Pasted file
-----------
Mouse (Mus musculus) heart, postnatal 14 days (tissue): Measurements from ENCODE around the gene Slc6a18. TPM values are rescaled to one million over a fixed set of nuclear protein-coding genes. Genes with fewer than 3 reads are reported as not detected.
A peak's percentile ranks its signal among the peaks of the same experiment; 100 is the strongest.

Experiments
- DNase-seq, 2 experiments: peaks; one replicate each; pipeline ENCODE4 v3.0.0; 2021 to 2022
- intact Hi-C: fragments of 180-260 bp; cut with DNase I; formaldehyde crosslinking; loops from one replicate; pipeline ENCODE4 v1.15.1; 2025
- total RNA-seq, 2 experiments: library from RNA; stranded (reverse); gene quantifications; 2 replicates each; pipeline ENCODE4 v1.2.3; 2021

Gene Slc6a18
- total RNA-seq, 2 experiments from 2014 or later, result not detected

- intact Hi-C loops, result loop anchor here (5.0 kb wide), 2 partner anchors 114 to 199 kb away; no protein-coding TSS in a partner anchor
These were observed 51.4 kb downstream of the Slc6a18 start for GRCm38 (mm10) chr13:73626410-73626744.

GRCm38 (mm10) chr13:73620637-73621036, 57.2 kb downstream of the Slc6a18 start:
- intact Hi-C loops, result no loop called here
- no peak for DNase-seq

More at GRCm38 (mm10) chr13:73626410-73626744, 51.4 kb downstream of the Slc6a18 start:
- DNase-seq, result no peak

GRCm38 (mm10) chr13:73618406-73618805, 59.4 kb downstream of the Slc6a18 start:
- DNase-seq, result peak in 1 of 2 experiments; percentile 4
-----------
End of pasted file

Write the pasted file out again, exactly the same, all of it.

Mouse (Mus musculus) heart, postnatal 14 days (tissue): Measurements from ENCODE around the gene Slc6a18. TPM values are rescaled to one million over a fixed set of nuclear protein-coding genes. Genes with fewer than 3 reads are reported as not detected.
A peak's percentile ranks its signal among the peaks of the same experiment; 100 is the strongest.

Experiments
- DNase-seq, 2 experiments: peaks; one replicate each; pipeline ENCODE4 v3.0.0; 2021 to 2022
- intact Hi-C: fragments of 180-260 bp; cut with DNase I; formaldehyde crosslinking; loops from one replicate; pipeline ENCODE4 v1.15.1; 2025
- total RNA-seq, 2 experiments: library from RNA; stranded (reverse); gene quantifications; 2 replicates each; pipeline ENCODE4 v1.2.3; 2021

Gene Slc6a18
- total RNA-seq, 2 experiments from 2014 or later, result not detected

- intact Hi-C loops, result loop anchor here (5.0 kb wide), 2 partner anchors 114 to 199 kb away; no protein-coding TSS in a partner anchor
These were observed 51.4 kb downstream of the Slc6a18 start for GRCm38 (mm10) chr13:73626410-73626744.

GRCm38 (mm10) chr13:73620637-73621036, 57.2 kb downstream of the Slc6a18 start:
- intact Hi-C loops, result no loop called here
- no peak for DNase-seq

More at GRCm38 (mm10) chr13:73626410-73626744, 51.4 kb downstream of the Slc6a18 start:
- DNase-seq, result no peak

GRCm38 (mm10) chr13:73618406-73618805, 59.4 kb downstream of the Slc6a18 start:
- DNase-seq, result peak in 1 of 2 experiments; percentile 4